Get the Lead Out

Get the Lead Out

Bay Days or Annual AGM
May 18 and 19 2024
Become eligible to win a prize

This May, Carson Trout Lepine and Greenan Lakes Association will be supporting the Wolfe Lake Association’s (S. Frontenac/Rideau Lakes Township) initiative, Let’s Get the Lead Out Campaign, to encourage anglers to voluntarily bring in their lead tackle. We are promoting the use of non-leaded alternatives such as tungsten, steel, tin, bismuth/tin, and glass. Tungsten apparently is a great alternative as it is denser and sinks more quickly than lead and it is eco-friendly!

Lead (Pb) is a neuro-toxin which attacks the nervous system  and can lead to blindness, decreased reproductivity, seizures and death. Ingested lead is not only fatal to loons but also to other aquatic wildlife as well. Even eagles, as top predators of the food chain, will succumb to lead poisoning. Loons, and other birds in general, need to ingest small pebbles to aid in their digestion, that is why they have a gizzard. Lead fishing tackle, such as lost sinkers and jigs, can be found along the lake bottom amongst the pebbles that become accidentally ingested to aid in their digestion. Other ways aquatic birds can ingest lead tackle is by eating a fish that has ingested a lead jig or sinker or by striking at a line being trolled or retrieved through the water with lead tackle attached. Since 1989, Lead fishing tackle is the leading cause of loon mortalities in the state of New Hampshire hence it became the first US state to ban its use on all inland freshwater lakes in 2005. []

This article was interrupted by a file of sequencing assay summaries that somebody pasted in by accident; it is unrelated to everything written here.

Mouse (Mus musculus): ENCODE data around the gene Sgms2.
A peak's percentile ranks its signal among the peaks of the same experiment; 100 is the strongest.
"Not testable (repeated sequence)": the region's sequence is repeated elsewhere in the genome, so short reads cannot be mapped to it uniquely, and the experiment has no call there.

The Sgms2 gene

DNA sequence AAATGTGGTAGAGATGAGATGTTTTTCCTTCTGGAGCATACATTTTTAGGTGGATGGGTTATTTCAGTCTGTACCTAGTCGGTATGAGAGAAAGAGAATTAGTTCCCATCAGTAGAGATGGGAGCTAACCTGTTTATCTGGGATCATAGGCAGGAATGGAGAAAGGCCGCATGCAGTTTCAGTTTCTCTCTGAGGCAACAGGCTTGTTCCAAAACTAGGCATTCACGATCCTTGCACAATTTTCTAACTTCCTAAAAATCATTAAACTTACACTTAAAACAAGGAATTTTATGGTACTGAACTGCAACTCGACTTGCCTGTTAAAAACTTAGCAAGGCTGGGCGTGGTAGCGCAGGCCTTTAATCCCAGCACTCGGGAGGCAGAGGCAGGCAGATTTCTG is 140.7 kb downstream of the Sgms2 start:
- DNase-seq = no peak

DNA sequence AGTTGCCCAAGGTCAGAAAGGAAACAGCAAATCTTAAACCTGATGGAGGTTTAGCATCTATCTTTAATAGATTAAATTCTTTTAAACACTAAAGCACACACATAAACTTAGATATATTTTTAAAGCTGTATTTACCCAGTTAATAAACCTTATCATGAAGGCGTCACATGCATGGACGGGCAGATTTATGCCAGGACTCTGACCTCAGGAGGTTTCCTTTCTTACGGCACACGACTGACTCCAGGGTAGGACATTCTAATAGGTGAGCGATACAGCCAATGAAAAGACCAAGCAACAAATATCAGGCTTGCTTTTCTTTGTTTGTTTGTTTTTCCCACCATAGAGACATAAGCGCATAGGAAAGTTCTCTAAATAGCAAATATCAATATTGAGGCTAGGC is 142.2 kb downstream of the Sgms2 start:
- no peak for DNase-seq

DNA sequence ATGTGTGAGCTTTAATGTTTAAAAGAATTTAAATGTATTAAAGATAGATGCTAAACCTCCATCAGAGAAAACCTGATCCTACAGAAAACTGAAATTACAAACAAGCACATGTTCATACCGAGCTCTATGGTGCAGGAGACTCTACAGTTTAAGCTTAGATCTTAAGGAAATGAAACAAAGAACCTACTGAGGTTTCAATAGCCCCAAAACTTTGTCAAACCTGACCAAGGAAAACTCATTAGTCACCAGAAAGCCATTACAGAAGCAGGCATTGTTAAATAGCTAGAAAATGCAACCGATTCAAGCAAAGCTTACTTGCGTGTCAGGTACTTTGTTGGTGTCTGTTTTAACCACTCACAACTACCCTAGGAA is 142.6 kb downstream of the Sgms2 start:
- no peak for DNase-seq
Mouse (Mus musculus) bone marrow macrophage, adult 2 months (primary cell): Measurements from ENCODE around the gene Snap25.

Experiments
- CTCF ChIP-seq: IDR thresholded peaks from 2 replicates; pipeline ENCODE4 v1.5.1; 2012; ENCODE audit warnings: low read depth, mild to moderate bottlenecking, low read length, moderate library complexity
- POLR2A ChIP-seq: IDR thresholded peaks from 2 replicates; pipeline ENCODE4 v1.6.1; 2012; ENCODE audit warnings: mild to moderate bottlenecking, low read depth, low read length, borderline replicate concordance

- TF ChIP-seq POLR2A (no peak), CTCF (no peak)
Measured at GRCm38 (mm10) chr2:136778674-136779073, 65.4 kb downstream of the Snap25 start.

Lead fishing tackle is banned in Canada’s National Parks.

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In the news: Please read:

Drop Off your lead tackle to our Booth During Bay Days (May 18th) or at our AGM (May 19th) or we can be reached at